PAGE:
It could also be observed that the highest states of technological imbrication tend to foster this sort of disintegration, creating a new environment akin to the old allegories in its volubility. Which would indeed seem to point to the return of the gods (rather than God) in some fashion, although they may not be in the guise that one would expect -- this time they may seem even more inescapable.

March 8
My mother is having a small medical emergency...nothing major but there is a psychological aspect to the ‘emergency’ part if not the actual symptoms. I was thinking on this coming back from town this morning and for a moment I could ‘see’ the sinewy yet invisible musculature that proceeds from the cradle to the the highest centers of power, and the very non-power relation that ‘power’ and its adventures has to the family, the way that one is raised, the milleau that one is brought up in, the expectations that parents have of children that cause them to grow in certain ways ( the president of the US as well as the president of a corp. as well as the president of the household etc), come of age and then set up reality and reality-testing in ways that accord with those early psychological sets. The link between a national sentiment, or mindset became very apparent, visceral even, for a split second.

March 12
The temptation, in times of national crisis, is to believe there is some bleed from the national psyche to the personal, that somehow one’s abject misery (or ecstatic happiness. or ecstatic abjectness) can be located outside, in larger social patterns. There is obviously something to such thinking since even such mundane things as jobs, traffic patterns which irritate us, songs played on the radio, our economic position have intensely social bases outside one’s self. And other times, one just seems to have woken up to a new world (which of course is the same one as the day before in most particulars).

Something which has always disturbed me no end is the extreme periodicity which the art world endorses and which, really, the Western world in general lives and dies by (THAT cycle is different). The idea of planned obsolescence was made much of in the sixties (there, i did it myself). But you seldom hear such talk nowadays. It seems to me now to be much clearer that contemporary culture and production has come to depend on a dropping-out of one thing/event/possibility and the arrival of another, almost as if our brain couldn’t hold two possibilities in harness together. There is an obvious economic motive here in all cases. In order to make a living at various things, whether idea-mongering or object-fabrication, we need to have the felt necessity to lock onto the new thought. Our salvation might be there. Our next feverish buzz, or extreme high might be there. Our next fuck might be there. Who knows what can be there? Who knows what new form of satisfaction of desire (said desire being created by that same process) can be waiting at that new thing, at that signpost straight ahead, as Rod Serling put it. If we run fast enough we might be transformed into butterflies. Maybe transformation IS channeled by marketing processes ...maybe it’s as simple as that. Instead of Philip K. Dick’s title of We Can Build You I suppose it should now be: We Can Buy You.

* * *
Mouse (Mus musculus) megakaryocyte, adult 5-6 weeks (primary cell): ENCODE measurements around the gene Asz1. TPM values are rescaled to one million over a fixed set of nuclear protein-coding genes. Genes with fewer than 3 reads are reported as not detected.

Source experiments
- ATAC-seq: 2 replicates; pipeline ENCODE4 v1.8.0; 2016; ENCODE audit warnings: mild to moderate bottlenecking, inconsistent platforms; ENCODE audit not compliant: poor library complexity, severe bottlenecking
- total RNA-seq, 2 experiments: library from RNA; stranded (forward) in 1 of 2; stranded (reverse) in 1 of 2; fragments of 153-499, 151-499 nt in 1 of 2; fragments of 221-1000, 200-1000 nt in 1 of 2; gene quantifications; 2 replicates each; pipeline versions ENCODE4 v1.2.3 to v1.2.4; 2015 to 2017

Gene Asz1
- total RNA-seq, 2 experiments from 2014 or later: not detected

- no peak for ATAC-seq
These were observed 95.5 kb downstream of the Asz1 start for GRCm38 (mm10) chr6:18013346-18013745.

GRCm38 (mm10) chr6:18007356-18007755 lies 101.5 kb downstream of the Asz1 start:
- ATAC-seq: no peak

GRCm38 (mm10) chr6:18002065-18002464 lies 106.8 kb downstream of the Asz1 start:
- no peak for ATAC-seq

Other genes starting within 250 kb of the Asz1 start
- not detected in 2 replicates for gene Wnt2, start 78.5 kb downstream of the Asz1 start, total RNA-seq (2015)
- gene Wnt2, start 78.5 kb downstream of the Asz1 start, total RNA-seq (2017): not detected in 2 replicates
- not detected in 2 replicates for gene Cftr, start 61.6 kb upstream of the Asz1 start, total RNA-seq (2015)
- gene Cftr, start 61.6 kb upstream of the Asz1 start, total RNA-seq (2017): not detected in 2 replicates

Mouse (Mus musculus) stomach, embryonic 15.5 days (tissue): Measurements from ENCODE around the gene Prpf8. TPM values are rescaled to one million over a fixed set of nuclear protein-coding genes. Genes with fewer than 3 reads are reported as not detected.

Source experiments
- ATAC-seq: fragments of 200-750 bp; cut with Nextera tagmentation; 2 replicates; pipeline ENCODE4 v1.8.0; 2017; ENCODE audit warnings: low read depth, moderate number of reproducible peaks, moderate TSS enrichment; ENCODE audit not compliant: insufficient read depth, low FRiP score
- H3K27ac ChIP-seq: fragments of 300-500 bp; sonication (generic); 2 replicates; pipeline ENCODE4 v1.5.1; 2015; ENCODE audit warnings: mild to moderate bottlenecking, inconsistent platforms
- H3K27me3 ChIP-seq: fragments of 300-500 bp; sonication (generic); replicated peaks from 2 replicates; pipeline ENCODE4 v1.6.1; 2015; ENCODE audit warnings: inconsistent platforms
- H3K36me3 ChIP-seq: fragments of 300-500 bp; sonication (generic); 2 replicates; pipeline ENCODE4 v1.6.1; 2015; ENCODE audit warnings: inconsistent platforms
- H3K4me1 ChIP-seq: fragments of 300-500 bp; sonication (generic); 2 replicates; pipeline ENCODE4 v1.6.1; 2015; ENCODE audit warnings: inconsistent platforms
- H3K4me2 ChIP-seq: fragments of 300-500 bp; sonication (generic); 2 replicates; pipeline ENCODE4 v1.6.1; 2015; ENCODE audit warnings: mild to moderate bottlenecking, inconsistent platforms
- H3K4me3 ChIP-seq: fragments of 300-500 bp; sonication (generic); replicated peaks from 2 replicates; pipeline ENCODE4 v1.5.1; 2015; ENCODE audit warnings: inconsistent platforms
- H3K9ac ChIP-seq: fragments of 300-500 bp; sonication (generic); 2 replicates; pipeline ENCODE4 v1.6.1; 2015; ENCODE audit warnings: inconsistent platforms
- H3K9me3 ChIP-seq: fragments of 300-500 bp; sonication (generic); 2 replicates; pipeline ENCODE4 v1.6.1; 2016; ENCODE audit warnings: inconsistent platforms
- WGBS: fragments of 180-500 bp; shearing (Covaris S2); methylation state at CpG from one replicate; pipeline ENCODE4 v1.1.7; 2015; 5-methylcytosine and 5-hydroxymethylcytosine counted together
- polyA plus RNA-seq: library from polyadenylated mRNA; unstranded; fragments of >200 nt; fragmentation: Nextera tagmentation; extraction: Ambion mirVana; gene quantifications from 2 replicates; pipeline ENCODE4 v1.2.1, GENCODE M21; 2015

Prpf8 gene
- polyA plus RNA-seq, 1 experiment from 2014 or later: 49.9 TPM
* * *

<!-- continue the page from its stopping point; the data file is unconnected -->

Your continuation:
(This was occasioned by the two volume Art Forum that just came out on the Eighties.)

Only a day left until the presidential decree against Iraq goes into effect and apparently bambardment of the country starts. The amount of effort to think about it seems insurmountable since everyone is attempting to do the thinking for me...and in the last analysis it doesn’t matter since it will happen anyway. I’m not for the war but I have to confess with a certain unease with the other side also. dunno what that is exactly. To some degree the response seems as unthought as the war itself...or rather, thought to the same degree, that is, purely reactive. Maybe that’s ok. But it seems odd and disingenuous that the same people who are yelling for international law, UN agreement, would be the first to break it if it came down to it ... Maybe it’s as simple as that in the Vietnam thing my ass was on the line and now it’s not. although I remember having many heated idealistic discussions about the morality of the arms race, etc, in the self righteous ways that only a 19 year old can muster. And of course no consideration of what a mad man Hussein is. But maybe that doesn’t matter either.
march 24
Mostly, to tell you the truth, the world seems like a game of hand-over-fist. The guy who can grab at least part of the top wins. Civilization is the attempt to take away the weapons in the game and substitute prestige, recognition, and goods. Underneath, the same simian visage looks out ... BUT that small gap between facade and face, face and interior makes all the difference.

march 25
went to see Dreamcatcher, the new stephen king potboiler. B-movie schlock, which I like actually, as you know. stephen King’s films always seem to have the elements of; a group of people trying to get somewhere or make some connection. In this case a group of semi-adolescent guys who get together and vacation in the snow covered mountains of Maine,. and of course during this get together they harken back in memory to their chldhood together and the outsider kid they bonded to, who just happened to be an alien and who apparently set them up for events some 20 years down the road, when the good alien attacks and kills the bad alien. so there is the childhood memory thing which seems to very often fit in. And then of course there is what I call the Spinozan Monster, which is always, in one way or another, a creature that seeds the place with fungi or replicas, or at any rate some kind of biological material gone wild, and that attempts to suction humans into an undifferentiated mass of materiality--in this case mats of red material, like congealed blood except that it grows, covering everything. And of course there is the military thing, with Morgan Freeman as an alien hunter endentured by the military, but going off the deep end. Then another King standard, voices in the head, violent suppression of some radical Other which tends to pop up inside humans.
All in all, a good drive in experience except in wasn’t in the drive in.



robert cheatham